• World
  • May 15

Sei whales reappear in Argentina’s coast after 100 years

• Giant blue-grey sei whales that vanished from Argentina’s Patagonian coast a century ago due to hunting are starting to flourish once again, demonstrating how species can recover when measures to protect them are put in place.

• In the 1920s and 1930s regular whaling ships along the shores of Argentina, and beyond, saw populations dwindle. 

• In the last 50 years, global bans on commercial whaling have helped populations of sei and others revive.

• They disappeared because they were hunted, they did not become extinct but were so reduced that no one saw them. 

• It has taken decades for numbers to recover enough that the whales had again been sighted, which only started to happen again in recent years.

• After hunting that reduced the population of sei whales to a minimum, almost 100 years later, this population started to bounce back and now they come to the same places they used to before they had been hunted.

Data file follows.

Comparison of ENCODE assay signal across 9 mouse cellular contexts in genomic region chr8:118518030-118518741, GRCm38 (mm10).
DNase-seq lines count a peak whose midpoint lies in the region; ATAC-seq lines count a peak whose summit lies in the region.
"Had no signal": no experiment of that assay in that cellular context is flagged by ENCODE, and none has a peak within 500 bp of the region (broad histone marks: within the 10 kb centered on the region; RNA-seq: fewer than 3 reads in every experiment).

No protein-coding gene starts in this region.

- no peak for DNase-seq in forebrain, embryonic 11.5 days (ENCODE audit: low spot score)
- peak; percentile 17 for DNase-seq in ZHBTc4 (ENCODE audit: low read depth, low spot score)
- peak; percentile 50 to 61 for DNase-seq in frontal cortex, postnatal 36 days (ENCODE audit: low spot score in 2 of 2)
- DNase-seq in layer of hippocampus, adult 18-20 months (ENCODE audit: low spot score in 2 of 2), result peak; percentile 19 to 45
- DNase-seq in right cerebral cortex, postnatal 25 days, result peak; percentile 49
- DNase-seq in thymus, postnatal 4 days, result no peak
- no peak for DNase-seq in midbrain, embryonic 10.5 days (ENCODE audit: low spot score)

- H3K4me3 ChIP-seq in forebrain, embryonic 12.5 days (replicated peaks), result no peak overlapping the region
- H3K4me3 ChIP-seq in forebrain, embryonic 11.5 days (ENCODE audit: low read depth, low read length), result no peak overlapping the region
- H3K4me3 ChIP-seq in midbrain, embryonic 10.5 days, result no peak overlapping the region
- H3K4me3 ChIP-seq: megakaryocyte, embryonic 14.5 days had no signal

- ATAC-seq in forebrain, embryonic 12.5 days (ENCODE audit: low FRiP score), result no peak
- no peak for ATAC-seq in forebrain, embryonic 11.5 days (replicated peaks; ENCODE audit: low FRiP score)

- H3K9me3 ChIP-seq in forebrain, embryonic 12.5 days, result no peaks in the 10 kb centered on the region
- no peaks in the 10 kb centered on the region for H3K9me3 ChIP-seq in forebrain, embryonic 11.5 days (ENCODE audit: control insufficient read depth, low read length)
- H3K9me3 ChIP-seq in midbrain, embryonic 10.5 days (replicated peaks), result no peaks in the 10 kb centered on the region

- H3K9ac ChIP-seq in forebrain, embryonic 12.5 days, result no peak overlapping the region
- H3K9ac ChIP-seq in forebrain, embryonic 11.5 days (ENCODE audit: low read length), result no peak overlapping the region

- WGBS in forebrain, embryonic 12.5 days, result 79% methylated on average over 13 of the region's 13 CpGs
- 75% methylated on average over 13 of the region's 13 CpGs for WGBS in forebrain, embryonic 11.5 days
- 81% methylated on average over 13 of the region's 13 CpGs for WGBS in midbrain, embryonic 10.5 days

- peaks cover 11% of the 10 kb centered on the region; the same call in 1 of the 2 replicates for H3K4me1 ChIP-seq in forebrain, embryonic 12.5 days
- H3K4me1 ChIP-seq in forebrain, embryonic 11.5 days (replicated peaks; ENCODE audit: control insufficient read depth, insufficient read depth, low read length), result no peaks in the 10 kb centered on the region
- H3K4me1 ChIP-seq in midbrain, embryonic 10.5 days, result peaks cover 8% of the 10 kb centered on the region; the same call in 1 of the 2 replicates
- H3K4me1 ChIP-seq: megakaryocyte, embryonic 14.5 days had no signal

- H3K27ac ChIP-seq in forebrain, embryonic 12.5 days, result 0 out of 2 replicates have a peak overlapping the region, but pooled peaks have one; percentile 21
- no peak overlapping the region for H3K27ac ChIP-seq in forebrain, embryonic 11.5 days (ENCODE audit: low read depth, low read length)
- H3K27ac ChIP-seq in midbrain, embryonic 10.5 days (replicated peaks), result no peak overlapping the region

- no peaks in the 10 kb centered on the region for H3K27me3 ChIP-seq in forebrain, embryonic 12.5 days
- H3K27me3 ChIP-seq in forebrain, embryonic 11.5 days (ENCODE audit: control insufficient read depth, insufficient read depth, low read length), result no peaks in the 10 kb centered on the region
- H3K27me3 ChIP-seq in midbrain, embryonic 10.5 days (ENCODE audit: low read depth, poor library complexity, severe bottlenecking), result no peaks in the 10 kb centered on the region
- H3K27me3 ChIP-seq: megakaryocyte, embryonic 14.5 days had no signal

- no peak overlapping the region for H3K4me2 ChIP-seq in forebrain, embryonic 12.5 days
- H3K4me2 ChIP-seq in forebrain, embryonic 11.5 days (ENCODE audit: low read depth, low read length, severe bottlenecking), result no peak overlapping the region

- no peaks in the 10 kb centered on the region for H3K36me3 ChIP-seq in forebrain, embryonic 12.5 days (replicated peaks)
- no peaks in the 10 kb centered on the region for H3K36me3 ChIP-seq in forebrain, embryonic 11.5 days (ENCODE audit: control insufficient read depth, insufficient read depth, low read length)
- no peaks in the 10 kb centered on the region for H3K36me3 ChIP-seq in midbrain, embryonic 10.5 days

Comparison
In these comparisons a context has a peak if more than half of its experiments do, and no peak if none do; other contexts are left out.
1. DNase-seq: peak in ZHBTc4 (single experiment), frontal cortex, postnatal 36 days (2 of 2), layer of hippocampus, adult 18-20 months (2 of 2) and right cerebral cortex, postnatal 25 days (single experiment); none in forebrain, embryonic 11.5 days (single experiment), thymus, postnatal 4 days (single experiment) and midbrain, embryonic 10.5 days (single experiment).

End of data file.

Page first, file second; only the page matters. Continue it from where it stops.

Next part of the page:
• A team from Argentine state science body CONICET last month worked to fit some sei whales with satellite trackers to map their migration patterns. 

Sei whales

• Sei whales (Balaenoptera borealis) are the third largest whale species after blue whales and fin whales.

• They are one of the fastest whales, reaching speeds of up to 50 km per hour.

• Sei whale is listed as ‘Endangered’ on the IUCN Red List of Threatened Species.

• This oceanic giant has a long, slender, streamlined body. It is found in temperate waters of all oceans, feeding on zooplankton, schooling fish and sometimes even squid. 

• Daily dietary intake for a sei whale is estimated at one tonne.

• Often found with pollock in Norway, the name “sei” comes from the Norwegian word for pollock, “seje”.

• The global sei whale population was greatly decreased by historical commercial whaling during the 19th and 20th centuries. An estimated 300,000 sei whales were killed for their meat and oil.

• Member countries of the International Whaling Commission (IWC) agreed to cease sei whale catches in the North Pacific in 1975 and in the Antarctic in 1979. In 1982, the IWC decided to cease commercial whaling on all whale species and populations from the 1985-1986 season onward.

• The average adult male is 46 feet in length and weighs about 14 tonnes. The average adult female is about 49 feet long and weighs in at 17 tonnes. At birth, sei whale calves are 15 feet long and weigh about one tonne.

• Sei whales are migratory animals and believed to move between feeding and breeding grounds.

• They breed primarily in the winter months, and every 2-3 years mature females give birth to one calf after a gestation period of 11-12 months.

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